Aluminum is a relatively easy metal to weld into others, but it gets tricky to learn how to weld aluminum to steel. There are several reasons for it, and specialized techniques answer how to weld these two different metals.
Why Weld Aluminum to Steel?
Many environmental and trade reasons may require welding aluminum to steel in an ever-changing world. This is primarily because of aluminum’s benefits and advantages over steel in terms of weight.
Sample the statistics around it that showcase that aluminum is three times lighter than steel. Aluminum (and its alloys) have a density of around 2.70 g/cm3 compared to a range of 7.75 to 8.05 g/cm3 for steels.
One of the reasons companies or firms consider welding aluminum to steel is escaping the weight penalty as several government mandates prohibit shipping heavy items to reduce greenhouse emissions.
A heavier vehicle will be more suited to meeting net carbon emissions, which is why steel stands at a marked disadvantage. It is an industrial liability now to replace steel with aluminum alloys.
However, keeping durability and robustness in mind, several companies go for welding steel with aluminum rather than replacing entire steel structures.
It is possible to weld steel and aluminum together using brazing and adhesive bonding techniques, but it doesn’t lead to a robust joint. This is why people turn to weld, which is stronger but more complex.
Why Is It Difficult to Weld Aluminum with Steel?
Several reasons make welding aluminum and steel difficult. However, it is still possible to do so with several caveats and specialized techniques.
The difficulties include the following:
- Different metallurgy and physical properties make welding these two elements difficult.
- Steel and aluminum are insoluble in each other and can lead to brittleness.
- The final product may be replete with several issues, such as brittle nature, which doesn’t create an ideal finished product.
- Aluminum has high thermal conductivity and a low melting point, making it a difficult metal to weld.
- Aluminum is devoid of visual indications, leading to several welding challenges during the welding process.
It would help if you remembered that aluminum is a highly sensitive metal that attracts impurities in its molten form. When you weld it to another substance, especially something as different as steel, the result can be a weak weld.
How to Weld Aluminum to Steel?
The main question is, can you weld aluminum to steel? Well, where there is a will, there is a way. You may consider bimetallic transition inserts, dip coating, or brazing methods to weld aluminum to steel.
However, do not expect perfect results for the reasons described above. You can, however, get a functional product.
Bimetallic Transition Inserts
This is a technique used by professional welders to weld aluminum to steel. It results in an excellent final product with inconsistencies usually reported while joining steel and aluminum.
This method primarily uses inserts composed of equal parts of steel or stainless steel (bonded to aluminum beforehand) along with aluminum. The techniques commonly deployed for this bimetallic transition include friction, explosion, arc, and flash welding.
As a general precautionary practice, it is advisable for the welder to bond aluminum to the aluminum side first and then does the same with steel to the steel side.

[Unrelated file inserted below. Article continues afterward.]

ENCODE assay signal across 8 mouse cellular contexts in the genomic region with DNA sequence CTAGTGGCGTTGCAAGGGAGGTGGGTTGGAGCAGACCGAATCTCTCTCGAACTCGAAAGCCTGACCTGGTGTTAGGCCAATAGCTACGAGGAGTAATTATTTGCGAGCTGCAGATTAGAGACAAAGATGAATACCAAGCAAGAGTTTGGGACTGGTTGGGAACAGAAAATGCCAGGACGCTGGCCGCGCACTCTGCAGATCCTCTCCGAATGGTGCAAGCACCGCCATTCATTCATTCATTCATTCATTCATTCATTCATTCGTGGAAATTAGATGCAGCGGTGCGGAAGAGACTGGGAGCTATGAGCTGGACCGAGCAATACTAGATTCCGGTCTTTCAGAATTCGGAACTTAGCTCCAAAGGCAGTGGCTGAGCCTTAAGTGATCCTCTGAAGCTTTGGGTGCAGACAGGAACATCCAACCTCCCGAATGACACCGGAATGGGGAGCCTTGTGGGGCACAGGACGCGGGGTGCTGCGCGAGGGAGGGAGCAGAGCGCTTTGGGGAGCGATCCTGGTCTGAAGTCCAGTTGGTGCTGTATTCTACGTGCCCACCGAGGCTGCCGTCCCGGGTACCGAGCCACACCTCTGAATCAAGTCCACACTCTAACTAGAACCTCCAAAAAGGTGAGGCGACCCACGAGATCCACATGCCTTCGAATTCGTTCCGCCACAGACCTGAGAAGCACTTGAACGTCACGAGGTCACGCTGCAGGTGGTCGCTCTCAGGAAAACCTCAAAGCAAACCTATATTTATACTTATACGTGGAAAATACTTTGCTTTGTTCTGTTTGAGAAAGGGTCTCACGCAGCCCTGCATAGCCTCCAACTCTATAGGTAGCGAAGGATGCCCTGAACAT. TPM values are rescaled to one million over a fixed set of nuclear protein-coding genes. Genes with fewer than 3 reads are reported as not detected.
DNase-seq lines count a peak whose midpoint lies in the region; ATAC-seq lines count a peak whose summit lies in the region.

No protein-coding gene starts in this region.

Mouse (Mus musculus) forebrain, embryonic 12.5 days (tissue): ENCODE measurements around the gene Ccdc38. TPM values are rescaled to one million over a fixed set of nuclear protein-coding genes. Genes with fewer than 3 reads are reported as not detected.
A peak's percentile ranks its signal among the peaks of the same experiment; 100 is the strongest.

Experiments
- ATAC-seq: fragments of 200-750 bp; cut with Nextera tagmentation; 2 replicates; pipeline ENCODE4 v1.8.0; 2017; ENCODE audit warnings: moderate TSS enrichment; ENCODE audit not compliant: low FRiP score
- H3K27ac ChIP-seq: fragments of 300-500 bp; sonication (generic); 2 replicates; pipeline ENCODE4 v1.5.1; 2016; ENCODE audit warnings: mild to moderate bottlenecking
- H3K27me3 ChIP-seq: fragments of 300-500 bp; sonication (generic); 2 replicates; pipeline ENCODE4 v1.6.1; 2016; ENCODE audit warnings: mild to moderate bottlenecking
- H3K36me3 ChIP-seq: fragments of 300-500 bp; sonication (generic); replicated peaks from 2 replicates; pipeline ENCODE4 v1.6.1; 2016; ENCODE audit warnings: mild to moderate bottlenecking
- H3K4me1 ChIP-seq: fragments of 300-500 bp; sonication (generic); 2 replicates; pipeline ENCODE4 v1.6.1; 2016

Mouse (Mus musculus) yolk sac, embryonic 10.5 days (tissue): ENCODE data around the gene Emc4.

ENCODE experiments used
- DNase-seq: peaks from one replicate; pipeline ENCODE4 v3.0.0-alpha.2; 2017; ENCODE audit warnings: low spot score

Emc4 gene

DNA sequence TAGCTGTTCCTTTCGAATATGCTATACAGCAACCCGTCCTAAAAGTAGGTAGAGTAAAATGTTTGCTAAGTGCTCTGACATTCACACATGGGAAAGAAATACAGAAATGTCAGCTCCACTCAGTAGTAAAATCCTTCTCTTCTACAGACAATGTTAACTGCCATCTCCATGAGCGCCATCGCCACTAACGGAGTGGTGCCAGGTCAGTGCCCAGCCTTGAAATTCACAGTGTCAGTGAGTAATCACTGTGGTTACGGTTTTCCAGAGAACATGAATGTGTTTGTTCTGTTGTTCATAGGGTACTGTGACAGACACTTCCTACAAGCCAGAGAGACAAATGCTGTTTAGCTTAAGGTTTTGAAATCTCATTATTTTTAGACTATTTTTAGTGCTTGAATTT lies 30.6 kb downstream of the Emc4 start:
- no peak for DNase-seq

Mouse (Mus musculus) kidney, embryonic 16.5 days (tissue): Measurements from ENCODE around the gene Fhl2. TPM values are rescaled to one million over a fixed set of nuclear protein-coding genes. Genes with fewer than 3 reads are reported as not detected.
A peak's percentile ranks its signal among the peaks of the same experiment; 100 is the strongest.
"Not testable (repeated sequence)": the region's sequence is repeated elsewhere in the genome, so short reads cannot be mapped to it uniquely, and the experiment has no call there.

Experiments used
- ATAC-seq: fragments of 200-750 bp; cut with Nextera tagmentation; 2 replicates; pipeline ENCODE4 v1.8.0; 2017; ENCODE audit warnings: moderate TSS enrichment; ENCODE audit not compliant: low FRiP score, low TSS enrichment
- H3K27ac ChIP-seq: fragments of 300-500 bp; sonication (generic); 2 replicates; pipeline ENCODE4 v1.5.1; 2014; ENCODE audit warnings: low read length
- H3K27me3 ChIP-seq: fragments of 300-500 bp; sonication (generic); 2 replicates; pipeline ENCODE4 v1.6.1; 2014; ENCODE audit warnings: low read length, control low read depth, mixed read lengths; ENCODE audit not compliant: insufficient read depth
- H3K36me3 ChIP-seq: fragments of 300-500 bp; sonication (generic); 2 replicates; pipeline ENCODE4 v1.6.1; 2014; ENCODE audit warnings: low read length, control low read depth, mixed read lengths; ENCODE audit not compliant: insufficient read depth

This bimetallic insertion method is a popular choice in certain industries and professions. These include:
Ships that require steel decks and for welding their aluminum deckhouses.
Welded aluminum and steel for heat exchangers.
To produce superior-quality arc-welded joints between steel and aluminum pipelines.
The second method to weld aluminum and steel is using a laser. The laser generates high-intensity heat to create a stable brazing environment for the weld. This is followed by coating steel in aluminum to create the desired weld.
The arc welding method is used after this to weld aluminum to steel. There is specialized knowledge, technique, and expertise required to weld the direct arc onto aluminum and allow optimum time for the molten aluminum to flow unabated to the aluminum-coated steel.
Brazing of aluminum to steel can be carried out using NOCOLOK® Flux + Al-Si filler alloy or with NOCOLOK® Sil Flux. While using these components, it is to be kept in mind that it is a complicated procedure and requires patience and skill.
Once you allow the flux to melt, the oxides ought to be removed to allow for a chemical reaction between Al and Fe. this leads to the formation of a thin layer of FeAl3.
It is this layer that forms the bond between aluminum and steel. However, you can’t be sure of the brittleness, which is largely present. Therefore, you will need to minimize the thickness of this layer to avoid any cracks and fractures.
This method is predominantly used in manufacturing kitchen utensils, such as pots and pans. Sometimes, it is also used to create aluminum-coated steel tubes.
A Word of Caution
Though we have discussed, at length, the various techniques used to commercially weld aluminum to steel, there are certain things you must take care of.
You cannot be 100% sure about the mechanical strength of the final component because of the deeply different nature of aluminum and steel. This is precisely why the welded material is used for sealing purposes.
Video: Welding Stainless Steel To Aluminum
Welding steel to aluminum can be done but requires special techniques. You cannot weld the two materials using standard methods because of several complications.
You must also not attempt to carry the welding yourself because of the risks involved. It is also prudent to be mindful of the talent and expertise required in the process. Always consult a professional who has experience welding aluminum to steel for safety and superior results.